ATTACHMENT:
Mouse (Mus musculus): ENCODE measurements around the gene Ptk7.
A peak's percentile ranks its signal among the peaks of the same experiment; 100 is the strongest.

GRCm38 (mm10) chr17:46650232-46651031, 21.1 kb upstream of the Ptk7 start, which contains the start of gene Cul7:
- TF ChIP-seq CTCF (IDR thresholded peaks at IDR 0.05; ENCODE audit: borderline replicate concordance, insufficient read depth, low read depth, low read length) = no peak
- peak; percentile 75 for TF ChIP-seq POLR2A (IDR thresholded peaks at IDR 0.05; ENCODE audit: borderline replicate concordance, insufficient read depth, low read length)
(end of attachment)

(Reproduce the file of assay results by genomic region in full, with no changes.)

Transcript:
Mouse (Mus musculus): ENCODE measurements around the gene Ptk7.
A peak's percentile ranks its signal among the peaks of the same experiment; 100 is the strongest.

GRCm38 (mm10) chr17:46650232-46651031, 21.1 kb upstream of the Ptk7 start, which contains the start of gene Cul7:
- TF ChIP-seq CTCF (IDR thresholded peaks at IDR 0.05; ENCODE audit: borderline replicate concordance, insufficient read depth, low read depth, low read length) = no peak
- peak; percentile 75 for TF ChIP-seq POLR2A (IDR thresholded peaks at IDR 0.05; ENCODE audit: borderline replicate concordance, insufficient read depth, low read length)